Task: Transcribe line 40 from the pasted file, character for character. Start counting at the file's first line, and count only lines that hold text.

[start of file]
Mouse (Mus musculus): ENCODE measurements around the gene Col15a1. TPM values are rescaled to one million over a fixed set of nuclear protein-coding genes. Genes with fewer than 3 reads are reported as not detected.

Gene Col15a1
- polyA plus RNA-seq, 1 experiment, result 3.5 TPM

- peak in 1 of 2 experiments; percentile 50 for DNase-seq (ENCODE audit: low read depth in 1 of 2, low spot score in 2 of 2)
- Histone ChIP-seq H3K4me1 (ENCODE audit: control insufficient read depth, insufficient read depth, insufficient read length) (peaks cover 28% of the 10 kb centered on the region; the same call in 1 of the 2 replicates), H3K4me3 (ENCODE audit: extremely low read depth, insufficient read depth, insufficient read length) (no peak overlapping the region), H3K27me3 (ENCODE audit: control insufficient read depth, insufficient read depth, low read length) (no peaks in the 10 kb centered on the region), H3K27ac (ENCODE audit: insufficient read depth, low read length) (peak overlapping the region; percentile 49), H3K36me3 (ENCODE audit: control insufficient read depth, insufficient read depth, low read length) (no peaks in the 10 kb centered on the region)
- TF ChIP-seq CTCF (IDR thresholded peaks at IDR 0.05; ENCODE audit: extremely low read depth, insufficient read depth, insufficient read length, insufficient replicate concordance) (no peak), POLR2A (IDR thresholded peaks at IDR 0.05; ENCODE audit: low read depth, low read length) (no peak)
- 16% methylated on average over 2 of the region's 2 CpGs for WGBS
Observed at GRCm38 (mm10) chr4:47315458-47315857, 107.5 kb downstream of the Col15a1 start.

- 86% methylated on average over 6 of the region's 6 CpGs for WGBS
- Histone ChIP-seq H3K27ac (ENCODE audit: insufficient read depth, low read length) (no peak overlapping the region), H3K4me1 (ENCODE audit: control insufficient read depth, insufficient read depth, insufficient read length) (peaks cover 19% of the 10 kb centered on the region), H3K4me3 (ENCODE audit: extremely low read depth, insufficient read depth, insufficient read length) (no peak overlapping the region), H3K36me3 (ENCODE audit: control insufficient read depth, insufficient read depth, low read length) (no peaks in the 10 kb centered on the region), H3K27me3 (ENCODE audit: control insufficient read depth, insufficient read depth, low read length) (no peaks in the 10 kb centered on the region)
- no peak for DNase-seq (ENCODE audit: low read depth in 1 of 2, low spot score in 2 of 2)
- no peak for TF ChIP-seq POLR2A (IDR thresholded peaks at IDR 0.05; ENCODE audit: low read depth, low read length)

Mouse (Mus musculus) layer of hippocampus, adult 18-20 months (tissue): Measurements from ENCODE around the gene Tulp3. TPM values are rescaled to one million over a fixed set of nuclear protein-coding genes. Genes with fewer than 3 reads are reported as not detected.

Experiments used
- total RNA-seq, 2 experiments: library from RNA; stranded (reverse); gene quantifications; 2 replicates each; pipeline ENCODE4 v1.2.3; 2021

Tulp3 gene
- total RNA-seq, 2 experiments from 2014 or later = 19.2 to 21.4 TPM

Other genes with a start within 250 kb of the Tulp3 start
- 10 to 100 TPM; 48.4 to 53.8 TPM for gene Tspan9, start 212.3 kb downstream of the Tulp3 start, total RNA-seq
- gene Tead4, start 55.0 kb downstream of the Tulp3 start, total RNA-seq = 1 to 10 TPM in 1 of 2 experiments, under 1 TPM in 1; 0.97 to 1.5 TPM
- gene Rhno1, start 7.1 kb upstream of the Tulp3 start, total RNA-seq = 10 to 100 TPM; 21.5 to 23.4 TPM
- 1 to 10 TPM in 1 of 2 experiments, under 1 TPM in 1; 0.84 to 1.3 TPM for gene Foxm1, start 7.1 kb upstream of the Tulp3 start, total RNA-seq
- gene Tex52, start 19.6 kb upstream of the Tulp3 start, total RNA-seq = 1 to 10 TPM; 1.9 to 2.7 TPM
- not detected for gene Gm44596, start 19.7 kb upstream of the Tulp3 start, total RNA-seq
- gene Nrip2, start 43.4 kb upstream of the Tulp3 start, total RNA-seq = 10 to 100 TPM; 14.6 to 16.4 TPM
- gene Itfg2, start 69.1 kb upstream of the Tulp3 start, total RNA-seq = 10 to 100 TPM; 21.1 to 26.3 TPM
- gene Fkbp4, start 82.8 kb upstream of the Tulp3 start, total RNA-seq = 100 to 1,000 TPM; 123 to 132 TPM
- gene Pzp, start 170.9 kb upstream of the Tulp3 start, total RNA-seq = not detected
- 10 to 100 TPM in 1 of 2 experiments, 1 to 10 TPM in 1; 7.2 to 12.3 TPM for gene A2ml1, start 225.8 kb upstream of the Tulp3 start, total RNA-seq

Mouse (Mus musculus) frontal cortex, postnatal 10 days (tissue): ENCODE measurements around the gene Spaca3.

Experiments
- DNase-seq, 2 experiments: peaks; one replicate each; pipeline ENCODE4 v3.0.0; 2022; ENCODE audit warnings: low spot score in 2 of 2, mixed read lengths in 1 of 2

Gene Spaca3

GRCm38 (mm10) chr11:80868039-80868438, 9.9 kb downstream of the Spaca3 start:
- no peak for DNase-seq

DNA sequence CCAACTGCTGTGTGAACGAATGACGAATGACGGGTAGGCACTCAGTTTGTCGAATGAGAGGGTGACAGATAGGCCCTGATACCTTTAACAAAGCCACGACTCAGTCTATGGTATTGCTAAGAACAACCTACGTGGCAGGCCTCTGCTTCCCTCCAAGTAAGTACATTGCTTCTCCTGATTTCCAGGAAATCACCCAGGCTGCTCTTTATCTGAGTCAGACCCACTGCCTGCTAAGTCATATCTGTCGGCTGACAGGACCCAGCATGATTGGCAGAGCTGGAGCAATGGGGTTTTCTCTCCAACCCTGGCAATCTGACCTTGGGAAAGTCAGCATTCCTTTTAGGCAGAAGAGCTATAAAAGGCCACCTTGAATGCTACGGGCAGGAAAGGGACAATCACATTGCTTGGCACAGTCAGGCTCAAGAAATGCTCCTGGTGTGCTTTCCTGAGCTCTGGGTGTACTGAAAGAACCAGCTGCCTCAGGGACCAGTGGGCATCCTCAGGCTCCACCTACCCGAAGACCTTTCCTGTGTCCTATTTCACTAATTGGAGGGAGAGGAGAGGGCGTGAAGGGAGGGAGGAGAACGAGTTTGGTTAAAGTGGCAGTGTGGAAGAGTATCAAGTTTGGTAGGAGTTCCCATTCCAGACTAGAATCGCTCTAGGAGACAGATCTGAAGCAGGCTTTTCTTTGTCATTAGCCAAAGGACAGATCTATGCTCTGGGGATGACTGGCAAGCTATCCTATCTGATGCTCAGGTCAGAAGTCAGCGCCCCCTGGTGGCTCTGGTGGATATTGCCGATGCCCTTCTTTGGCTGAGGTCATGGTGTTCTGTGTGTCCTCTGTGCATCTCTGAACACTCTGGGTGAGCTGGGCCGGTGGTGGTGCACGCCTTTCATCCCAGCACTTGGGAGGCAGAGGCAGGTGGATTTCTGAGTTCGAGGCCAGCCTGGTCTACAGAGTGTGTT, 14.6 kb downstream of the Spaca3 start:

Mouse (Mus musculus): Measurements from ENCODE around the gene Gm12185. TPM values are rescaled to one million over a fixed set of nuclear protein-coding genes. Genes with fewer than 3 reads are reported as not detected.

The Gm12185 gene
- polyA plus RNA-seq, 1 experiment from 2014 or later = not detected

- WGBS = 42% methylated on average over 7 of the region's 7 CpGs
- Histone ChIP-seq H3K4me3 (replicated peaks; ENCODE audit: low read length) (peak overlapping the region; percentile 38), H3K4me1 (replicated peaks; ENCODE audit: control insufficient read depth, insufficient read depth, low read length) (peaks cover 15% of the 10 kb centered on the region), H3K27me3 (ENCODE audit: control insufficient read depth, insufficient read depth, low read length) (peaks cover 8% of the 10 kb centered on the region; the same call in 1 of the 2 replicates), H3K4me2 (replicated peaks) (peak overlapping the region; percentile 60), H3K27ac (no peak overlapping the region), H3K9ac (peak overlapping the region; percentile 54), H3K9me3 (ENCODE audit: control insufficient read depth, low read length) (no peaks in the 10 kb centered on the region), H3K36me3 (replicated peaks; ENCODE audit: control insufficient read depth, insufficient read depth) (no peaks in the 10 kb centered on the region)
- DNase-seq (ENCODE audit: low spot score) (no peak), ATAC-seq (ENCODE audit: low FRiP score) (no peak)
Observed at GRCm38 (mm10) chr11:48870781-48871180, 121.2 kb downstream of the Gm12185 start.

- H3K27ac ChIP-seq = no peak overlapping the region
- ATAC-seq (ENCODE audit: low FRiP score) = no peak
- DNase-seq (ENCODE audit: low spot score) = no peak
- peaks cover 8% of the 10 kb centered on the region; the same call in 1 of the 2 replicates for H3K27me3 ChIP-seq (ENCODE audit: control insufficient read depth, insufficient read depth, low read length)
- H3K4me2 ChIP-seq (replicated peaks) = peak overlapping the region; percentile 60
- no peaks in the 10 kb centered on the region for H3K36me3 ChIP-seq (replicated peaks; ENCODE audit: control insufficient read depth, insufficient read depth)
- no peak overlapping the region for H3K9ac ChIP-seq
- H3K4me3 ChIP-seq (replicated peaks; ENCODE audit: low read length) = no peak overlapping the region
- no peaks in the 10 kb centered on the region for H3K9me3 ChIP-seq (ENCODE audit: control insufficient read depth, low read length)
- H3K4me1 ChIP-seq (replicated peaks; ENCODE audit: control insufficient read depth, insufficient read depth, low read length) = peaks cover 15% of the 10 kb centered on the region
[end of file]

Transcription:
- WGBS = 42% methylated on average over 7 of the region's 7 CpGs